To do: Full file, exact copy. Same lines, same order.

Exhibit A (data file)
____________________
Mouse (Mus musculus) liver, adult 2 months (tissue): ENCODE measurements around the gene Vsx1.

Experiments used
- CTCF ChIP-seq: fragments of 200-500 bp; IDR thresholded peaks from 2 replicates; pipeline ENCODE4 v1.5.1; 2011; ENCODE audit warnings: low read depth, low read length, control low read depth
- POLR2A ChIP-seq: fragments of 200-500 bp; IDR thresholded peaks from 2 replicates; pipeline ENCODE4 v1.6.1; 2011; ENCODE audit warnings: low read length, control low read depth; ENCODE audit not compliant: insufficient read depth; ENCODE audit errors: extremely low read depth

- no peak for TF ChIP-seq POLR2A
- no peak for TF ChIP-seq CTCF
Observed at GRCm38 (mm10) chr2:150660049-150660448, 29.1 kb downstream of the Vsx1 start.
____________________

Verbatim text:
Mouse (Mus musculus) liver, adult 2 months (tissue): ENCODE measurements around the gene Vsx1.

Experiments used
- CTCF ChIP-seq: fragments of 200-500 bp; IDR thresholded peaks from 2 replicates; pipeline ENCODE4 v1.5.1; 2011; ENCODE audit warnings: low read depth, low read length, control low read depth
- POLR2A ChIP-seq: fragments of 200-500 bp; IDR thresholded peaks from 2 replicates; pipeline ENCODE4 v1.6.1; 2011; ENCODE audit warnings: low read length, control low read depth; ENCODE audit not compliant: insufficient read depth; ENCODE audit errors: extremely low read depth

- no peak for TF ChIP-seq POLR2A
- no peak for TF ChIP-seq CTCF
Observed at GRCm38 (mm10) chr2:150660049-150660448, 29.1 kb downstream of the Vsx1 start.